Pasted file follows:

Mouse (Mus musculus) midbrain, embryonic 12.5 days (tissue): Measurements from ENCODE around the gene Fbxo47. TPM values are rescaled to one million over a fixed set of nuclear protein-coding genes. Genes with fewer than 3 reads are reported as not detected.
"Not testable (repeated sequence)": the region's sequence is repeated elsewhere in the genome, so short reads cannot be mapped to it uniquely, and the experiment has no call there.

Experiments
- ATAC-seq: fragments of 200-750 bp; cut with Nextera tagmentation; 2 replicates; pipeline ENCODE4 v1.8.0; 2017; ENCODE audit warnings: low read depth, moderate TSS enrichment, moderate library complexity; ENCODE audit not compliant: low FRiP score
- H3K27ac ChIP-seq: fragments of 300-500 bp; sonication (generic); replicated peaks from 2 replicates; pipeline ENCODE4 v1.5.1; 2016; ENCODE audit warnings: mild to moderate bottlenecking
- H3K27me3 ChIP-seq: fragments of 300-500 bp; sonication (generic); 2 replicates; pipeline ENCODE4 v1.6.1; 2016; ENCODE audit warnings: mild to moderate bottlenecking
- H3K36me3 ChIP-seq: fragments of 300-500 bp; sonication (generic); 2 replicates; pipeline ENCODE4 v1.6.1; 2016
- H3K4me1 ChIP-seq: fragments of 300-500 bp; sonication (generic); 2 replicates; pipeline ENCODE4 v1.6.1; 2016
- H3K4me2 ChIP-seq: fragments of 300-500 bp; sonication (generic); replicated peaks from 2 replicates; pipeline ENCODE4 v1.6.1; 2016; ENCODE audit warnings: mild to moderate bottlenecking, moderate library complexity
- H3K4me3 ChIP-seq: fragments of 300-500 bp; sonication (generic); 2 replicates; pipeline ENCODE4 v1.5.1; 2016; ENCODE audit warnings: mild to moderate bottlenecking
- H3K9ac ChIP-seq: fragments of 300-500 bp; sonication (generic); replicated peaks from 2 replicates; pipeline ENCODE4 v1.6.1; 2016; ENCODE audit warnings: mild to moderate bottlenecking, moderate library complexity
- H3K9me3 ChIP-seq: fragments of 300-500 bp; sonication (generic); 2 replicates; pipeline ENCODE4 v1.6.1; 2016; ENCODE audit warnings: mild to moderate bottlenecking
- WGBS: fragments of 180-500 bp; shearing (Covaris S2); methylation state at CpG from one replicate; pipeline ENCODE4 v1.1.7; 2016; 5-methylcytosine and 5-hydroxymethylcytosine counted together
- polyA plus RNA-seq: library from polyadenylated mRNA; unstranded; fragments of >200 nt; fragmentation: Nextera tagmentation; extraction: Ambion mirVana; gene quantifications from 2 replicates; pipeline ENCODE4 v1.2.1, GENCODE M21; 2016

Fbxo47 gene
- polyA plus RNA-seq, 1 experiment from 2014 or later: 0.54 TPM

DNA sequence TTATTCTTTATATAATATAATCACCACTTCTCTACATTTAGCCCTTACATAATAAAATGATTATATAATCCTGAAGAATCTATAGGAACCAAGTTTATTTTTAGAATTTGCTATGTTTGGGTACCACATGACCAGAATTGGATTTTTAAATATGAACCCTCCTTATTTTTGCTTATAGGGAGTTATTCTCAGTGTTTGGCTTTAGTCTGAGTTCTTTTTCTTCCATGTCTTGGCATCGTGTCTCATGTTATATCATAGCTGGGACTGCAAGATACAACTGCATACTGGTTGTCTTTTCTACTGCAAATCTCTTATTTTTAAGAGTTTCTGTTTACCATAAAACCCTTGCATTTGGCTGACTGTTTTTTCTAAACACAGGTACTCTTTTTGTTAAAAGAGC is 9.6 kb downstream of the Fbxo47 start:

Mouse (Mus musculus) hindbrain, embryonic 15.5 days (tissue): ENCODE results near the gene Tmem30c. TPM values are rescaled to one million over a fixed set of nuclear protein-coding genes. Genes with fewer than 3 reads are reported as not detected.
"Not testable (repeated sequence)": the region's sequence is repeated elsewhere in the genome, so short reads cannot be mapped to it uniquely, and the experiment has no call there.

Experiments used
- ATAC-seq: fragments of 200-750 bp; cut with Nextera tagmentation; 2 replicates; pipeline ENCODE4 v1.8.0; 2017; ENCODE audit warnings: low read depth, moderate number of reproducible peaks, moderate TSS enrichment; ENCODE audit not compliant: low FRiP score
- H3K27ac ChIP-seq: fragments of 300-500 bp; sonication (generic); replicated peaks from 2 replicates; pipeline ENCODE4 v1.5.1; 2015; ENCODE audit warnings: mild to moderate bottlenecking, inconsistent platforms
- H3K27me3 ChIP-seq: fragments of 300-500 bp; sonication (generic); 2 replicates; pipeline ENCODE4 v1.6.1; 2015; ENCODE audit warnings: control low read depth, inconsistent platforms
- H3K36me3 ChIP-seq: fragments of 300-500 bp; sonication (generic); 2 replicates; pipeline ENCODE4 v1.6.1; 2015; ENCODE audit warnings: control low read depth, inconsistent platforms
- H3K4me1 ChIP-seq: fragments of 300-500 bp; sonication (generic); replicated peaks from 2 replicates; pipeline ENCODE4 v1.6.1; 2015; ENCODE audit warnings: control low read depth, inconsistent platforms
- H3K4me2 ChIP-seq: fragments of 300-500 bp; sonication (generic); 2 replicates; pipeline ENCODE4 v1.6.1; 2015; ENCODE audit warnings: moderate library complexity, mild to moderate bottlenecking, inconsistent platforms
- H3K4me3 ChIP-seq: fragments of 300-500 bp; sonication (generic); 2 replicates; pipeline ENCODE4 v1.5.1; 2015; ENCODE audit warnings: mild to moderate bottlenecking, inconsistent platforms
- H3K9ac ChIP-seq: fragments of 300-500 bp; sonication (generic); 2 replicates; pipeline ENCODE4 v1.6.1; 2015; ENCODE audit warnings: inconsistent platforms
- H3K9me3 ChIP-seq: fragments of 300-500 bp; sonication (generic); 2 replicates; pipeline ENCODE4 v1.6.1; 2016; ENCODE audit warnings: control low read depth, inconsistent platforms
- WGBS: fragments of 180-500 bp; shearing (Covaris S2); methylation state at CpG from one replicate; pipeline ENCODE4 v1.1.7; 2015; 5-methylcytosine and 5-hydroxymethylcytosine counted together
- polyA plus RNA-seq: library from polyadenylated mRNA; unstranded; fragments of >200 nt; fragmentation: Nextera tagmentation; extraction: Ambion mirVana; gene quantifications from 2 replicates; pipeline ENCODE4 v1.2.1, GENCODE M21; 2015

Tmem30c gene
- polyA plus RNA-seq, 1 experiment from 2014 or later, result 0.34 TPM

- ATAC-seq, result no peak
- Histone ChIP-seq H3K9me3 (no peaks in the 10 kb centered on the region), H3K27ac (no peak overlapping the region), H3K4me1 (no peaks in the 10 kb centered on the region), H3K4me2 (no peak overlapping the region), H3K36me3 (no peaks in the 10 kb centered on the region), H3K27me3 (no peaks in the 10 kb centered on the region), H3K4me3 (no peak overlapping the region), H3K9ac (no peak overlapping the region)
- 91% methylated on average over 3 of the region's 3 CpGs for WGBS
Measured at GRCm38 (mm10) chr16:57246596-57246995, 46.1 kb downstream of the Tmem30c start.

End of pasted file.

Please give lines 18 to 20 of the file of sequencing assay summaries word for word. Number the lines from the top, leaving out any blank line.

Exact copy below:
Mouse (Mus musculus) hindbrain, embryonic 15.5 days (tissue): ENCODE results near the gene Tmem30c. TPM values are rescaled to one million over a fixed set of nuclear protein-coding genes. Genes with fewer than 3 reads are reported as not detected.
"Not testable (repeated sequence)": the region's sequence is repeated elsewhere in the genome, so short reads cannot be mapped to it uniquely, and the experiment has no call there.

Experiments used